India Getting Serious on Road Infrastructure

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By Vikas Srivastava

Jun. 17 -The government of India is now getting serious on the development of the infrastructure sector particularly on the national highways and state highways.

The government recently increased toll taxes paid on highways, bridges, tunnels and bypass roads including two- lane highways. Local commuters are now devoid of availing the monthly pass benefit earlier available to them.

This major step was taken by the government to speed up the return on infrastructure investment for developers. The new toll policy has increased the base toll rates for each kilometer for car, jeep, van or light motor vehicle on national highways of four or more lanes to 65 paise. Whereas, for light commercial vehicle, light goods vehicle or mini bus the base rate per kilometer is Rs1.05 paise and for oversize vehicle base rate is fixed at Rs 4.20.

Implementing the new toll policy is two-fold, first to generate the revenues and profits for paying the developers who invested in this sector and second to improvise on the conditions of national and state highways. Since national highways constitute only about 2 percent of the road network but carry about 40 percent of the total traffic in India, about 65 percent of the freight and 80 percent passenger traffic passes via roads.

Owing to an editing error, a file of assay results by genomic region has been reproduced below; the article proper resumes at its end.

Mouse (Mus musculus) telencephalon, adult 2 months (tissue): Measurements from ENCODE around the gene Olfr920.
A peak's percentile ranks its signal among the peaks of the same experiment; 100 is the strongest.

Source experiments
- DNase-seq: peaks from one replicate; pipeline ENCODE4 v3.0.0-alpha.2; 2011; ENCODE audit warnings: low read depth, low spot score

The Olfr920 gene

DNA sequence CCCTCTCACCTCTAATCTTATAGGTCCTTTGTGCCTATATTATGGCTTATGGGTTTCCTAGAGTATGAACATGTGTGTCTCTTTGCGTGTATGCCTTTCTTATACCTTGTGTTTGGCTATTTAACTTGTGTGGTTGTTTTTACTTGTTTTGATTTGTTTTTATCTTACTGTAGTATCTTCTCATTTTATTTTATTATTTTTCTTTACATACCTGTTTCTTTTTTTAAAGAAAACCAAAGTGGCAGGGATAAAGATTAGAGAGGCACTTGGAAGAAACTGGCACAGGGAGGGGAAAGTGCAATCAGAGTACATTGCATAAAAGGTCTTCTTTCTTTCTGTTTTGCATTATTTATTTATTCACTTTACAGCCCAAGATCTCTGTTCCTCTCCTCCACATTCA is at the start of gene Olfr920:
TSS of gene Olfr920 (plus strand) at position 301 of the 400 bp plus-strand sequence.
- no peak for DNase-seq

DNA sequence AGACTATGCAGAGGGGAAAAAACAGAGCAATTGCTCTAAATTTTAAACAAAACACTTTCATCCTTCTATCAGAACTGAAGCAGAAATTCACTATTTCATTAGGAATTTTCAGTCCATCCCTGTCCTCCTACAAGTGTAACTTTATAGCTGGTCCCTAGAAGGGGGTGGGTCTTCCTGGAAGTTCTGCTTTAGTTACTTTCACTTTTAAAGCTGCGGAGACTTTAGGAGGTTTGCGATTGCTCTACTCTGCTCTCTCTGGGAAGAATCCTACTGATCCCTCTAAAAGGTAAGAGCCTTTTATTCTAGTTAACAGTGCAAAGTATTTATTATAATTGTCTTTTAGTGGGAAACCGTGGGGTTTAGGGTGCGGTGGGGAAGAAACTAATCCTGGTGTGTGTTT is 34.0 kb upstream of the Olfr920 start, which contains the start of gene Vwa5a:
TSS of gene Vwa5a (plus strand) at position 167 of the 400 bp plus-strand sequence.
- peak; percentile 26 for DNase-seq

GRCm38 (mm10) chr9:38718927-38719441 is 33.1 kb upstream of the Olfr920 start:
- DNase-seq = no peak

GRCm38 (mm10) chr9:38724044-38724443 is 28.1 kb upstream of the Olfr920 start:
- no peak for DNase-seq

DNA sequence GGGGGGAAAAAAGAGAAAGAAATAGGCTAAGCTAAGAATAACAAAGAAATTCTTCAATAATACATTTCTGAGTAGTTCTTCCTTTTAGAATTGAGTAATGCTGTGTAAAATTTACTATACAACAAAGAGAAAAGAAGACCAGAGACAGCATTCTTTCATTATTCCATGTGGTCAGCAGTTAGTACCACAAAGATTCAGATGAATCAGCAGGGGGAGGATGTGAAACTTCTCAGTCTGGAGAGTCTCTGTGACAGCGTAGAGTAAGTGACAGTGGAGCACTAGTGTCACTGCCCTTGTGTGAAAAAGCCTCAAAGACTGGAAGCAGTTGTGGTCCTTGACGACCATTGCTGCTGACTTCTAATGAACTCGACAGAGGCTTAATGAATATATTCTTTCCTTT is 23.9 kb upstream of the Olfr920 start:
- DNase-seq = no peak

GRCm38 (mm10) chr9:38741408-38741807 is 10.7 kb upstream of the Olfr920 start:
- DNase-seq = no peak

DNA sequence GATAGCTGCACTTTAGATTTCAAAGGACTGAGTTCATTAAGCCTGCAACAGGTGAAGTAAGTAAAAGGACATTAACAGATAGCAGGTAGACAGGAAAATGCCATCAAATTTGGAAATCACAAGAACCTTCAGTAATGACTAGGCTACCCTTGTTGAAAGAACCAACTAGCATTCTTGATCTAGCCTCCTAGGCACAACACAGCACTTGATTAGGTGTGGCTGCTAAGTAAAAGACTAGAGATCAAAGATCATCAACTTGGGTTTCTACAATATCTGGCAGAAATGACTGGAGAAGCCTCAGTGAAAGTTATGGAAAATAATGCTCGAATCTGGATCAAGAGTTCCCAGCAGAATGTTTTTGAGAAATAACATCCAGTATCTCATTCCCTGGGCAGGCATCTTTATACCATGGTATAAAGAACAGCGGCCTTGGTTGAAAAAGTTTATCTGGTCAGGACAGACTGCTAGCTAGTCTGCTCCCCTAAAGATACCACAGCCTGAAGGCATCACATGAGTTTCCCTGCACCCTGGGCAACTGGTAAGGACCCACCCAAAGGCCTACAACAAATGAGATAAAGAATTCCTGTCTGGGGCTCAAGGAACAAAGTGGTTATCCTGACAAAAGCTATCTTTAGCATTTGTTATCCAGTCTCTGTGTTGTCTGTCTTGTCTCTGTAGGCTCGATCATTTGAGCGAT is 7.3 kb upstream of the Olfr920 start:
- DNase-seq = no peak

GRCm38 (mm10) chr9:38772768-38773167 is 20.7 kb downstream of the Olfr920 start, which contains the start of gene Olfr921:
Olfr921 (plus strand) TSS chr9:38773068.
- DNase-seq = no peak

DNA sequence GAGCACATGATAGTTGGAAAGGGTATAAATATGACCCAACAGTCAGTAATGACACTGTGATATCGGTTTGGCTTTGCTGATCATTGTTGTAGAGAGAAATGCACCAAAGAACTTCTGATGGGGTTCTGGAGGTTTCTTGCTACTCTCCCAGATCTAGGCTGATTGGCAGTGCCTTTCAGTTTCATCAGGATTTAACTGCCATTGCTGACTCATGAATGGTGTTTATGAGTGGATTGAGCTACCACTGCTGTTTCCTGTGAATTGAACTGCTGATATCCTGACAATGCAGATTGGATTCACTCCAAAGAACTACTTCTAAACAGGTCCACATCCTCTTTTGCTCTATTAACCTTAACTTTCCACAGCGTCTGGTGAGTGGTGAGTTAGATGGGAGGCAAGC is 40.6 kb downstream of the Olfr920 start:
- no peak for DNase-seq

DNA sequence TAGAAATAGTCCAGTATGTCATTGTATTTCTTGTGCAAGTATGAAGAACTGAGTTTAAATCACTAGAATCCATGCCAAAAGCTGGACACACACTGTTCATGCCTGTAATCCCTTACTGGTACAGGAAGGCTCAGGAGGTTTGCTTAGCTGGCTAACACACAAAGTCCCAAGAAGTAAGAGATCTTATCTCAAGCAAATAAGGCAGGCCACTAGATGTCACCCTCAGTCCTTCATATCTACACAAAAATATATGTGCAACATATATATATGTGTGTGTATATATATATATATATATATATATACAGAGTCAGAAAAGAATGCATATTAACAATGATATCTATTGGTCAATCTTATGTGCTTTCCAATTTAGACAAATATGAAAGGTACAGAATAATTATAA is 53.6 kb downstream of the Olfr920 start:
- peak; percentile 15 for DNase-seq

Major highway projects like the golden quadrilateral, which is 500 km long, aims to connect Delhi, Calcutta, Mumbai, Chennai via national highways for which 77 routes have been identified, and also connects major cities and ports. The existing national highways are to be upgraded from 2 lanes to 4 lanes and even at certain places to 6 lanes, depending upon the density of the traffic for a better and faster connectivity between these large metropolitan cities of India. Since June 30, 2006, an estimated 92.5 percent of the golden quadrilateral has been completed

The government is also focusing on another major project called the North – South and East-West Corridor, expected to be completed within 10 years. The project will be 7,300 km long connecting Kashmir to Kanyakumari and Silchar to Porbandhar. The plan aims to connect the northern most tip, Jammu to the extreme South, Kanyakumari. Two 8 lanes; 7000 km expressways are to be built for the purpose.

The North-South Expressway goes from Jammu to Kanyakumari through Delhi, Bhopal, Hyderabad, Bangalore and Coimbatore and the East-West Expressway runs from Silchar to Somnath through Kolkata.

On the other hand, the National Highway Authority of India under its national highway development program has undertaken a major and challenging project to connect the 10 major ports of India– Haldia, Paradip, Vishakhaptnam, Chennai, Tuticorin, Kochi, Mangalore, Murmugao, Jawaharlal Nehru and Kandla to ease the transportation system from road to ports and vice-versa.

Vikas Srivastava is a legal associate of foreign direct investment at the Mumbai, India office of Dezan Shira & Associates. For more inquiries, email